I like how Promoted Pawn has accomplished this, except for the laser used itself. If there was a way to get a tiny pistol laser to fit inside the PS90 stock somehow, and then have the wiring to reach the back toward the buttpad in the space above the trigger pack, it would be easy to change batteries from there. It would require stock modifications and wires being ran, similar to how Promoted Pawn does it, but at least the laser itself wouldn't be a budget breaker and would be easily serviceable.
 

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Discussion Starter #8 (Edited)
i would really like to see the laser setup you are talking about on your PS90. I am almost godlike with my DD/Colt MK18, but my favorite firearm by far is the P90. I am trying to get a 2nd one so I can SBR it for my daughter to train with.
 

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Discussion Starter #13
Bringing my old topic back to life. I am still looking for a side rail mounted laser. The ranges I would like to have it zeroed for would be 7 to 15 yards. The reason a low light situation or not a direct line of sight while aiming situation.

I am curious to the Lasermax Micro II with a green laser. It has a after 10 minutes of use auto shut off, and 5 hr run time. I wanted a light weight, small and not super expensive laser system for my PS90 SBR.

If anyone is using this laser or similar type please fill me in on your personal pros and cons.
How much of a POI shift there is at different distances ( which I sure there will be with a side mounted laser)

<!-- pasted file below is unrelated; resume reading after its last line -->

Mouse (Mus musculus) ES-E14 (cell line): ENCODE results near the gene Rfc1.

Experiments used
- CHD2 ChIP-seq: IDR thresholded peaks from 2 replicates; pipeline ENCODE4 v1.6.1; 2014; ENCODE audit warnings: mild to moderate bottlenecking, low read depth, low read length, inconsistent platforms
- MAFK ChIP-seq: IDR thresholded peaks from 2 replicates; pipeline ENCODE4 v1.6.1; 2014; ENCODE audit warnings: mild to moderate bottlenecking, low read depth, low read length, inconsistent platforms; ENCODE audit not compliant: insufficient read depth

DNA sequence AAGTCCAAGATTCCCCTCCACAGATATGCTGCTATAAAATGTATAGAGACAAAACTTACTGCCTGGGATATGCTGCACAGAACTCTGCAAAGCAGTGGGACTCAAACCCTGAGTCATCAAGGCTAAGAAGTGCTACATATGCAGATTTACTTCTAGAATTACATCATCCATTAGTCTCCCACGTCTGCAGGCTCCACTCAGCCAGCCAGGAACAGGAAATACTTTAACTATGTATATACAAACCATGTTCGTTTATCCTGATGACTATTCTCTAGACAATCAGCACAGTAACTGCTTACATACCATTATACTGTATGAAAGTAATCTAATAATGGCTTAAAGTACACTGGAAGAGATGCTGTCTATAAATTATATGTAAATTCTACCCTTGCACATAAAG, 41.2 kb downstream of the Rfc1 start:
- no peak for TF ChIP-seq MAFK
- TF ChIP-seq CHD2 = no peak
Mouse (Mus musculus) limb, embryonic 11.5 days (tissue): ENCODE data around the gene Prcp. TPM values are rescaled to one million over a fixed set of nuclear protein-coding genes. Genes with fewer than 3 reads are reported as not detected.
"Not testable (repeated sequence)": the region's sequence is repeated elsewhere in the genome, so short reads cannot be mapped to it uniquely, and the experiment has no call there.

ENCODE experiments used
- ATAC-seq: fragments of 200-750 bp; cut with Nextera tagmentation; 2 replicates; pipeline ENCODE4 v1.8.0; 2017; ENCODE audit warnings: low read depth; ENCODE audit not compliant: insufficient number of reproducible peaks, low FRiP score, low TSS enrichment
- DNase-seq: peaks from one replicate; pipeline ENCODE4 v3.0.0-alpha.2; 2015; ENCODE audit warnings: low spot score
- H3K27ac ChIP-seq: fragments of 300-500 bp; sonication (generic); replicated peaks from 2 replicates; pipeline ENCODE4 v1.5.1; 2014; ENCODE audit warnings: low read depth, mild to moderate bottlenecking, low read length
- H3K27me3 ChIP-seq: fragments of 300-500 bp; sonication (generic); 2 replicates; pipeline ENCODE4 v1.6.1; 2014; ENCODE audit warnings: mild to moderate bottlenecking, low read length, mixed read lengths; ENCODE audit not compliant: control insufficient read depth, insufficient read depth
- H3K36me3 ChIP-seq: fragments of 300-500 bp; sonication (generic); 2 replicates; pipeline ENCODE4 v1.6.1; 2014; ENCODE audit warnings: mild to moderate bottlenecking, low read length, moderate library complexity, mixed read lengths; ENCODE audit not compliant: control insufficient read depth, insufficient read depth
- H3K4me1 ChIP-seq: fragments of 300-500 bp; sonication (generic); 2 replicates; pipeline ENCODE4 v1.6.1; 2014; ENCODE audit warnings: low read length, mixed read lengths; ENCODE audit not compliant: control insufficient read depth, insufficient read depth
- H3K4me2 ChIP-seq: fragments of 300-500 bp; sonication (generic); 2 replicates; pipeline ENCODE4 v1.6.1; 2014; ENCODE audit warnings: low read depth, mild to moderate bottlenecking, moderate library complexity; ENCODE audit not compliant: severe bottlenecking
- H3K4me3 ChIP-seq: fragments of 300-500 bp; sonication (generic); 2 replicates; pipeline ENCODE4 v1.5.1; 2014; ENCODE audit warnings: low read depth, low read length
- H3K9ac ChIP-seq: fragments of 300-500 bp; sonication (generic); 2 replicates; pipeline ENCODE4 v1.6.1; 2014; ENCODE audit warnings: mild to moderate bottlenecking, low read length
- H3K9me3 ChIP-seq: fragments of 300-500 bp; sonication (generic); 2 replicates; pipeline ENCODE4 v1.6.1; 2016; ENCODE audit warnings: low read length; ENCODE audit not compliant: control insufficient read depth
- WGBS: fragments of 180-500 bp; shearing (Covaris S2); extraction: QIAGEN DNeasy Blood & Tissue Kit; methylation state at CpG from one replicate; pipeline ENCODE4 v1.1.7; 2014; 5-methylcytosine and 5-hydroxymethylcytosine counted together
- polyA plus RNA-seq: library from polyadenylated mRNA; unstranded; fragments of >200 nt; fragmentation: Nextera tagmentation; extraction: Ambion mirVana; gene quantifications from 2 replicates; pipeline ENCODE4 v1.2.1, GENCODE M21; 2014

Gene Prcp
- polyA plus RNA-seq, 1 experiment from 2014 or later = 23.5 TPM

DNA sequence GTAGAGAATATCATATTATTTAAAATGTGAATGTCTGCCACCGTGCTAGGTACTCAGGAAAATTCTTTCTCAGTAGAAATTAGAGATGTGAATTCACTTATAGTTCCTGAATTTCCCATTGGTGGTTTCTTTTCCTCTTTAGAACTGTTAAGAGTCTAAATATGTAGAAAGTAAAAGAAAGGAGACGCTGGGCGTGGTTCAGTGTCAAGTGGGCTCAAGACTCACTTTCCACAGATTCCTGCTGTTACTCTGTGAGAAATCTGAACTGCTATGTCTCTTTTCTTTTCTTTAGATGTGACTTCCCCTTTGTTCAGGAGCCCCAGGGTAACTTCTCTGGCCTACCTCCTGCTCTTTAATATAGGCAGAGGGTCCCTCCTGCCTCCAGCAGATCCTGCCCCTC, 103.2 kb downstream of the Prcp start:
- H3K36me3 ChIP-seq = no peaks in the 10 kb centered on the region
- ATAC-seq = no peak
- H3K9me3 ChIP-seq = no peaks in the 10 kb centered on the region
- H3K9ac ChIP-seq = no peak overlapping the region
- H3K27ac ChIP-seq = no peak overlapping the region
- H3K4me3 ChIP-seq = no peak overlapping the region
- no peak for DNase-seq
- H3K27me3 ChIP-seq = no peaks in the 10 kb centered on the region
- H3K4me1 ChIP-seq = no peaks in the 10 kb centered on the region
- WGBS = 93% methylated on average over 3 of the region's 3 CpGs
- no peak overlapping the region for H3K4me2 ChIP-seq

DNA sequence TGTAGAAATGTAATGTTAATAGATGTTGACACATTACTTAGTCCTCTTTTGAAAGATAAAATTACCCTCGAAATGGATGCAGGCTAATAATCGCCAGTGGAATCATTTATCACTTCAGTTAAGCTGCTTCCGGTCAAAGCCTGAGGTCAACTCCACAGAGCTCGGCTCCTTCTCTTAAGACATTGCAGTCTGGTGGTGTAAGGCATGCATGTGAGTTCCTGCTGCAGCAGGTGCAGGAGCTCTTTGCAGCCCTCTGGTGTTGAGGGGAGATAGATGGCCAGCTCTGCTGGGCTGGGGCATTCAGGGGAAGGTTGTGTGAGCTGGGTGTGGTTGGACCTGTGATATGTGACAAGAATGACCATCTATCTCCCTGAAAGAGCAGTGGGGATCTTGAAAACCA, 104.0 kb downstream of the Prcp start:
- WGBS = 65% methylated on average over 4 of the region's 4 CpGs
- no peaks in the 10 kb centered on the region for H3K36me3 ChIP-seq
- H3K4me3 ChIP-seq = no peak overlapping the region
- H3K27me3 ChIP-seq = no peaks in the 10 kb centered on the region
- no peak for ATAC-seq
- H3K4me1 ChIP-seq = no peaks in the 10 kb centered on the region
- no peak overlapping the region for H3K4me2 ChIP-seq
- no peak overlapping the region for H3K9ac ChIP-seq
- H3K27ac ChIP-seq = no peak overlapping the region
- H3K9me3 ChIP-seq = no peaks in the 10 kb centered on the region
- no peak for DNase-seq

Your preferred zeroing distance with your laser etc.
 

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Bringing my old topic back to life. I am still looking for a side rail mounted laser. The ranges I would like to have it zeroed for would be 7 to 15 yards. The reason a low light situation or not a direct line of sight while aiming situation.

I am curious to the Lasermax Micro II with a green laser. It has a after 10 minutes of use auto shut off, and 5 hr run time. I wanted a light weight, small and not super expensive laser system for my PS90 SBR.

If anyone is using this laser or similar type please fill me in on your personal pros and cons.
How much of a POI shift there is at different distances ( which I sure there will be with a side mounted laser)
Your preferred zeroing distance with your laser etc.
The POI (Point Of Impact) shift is somewhat complicated to figure out.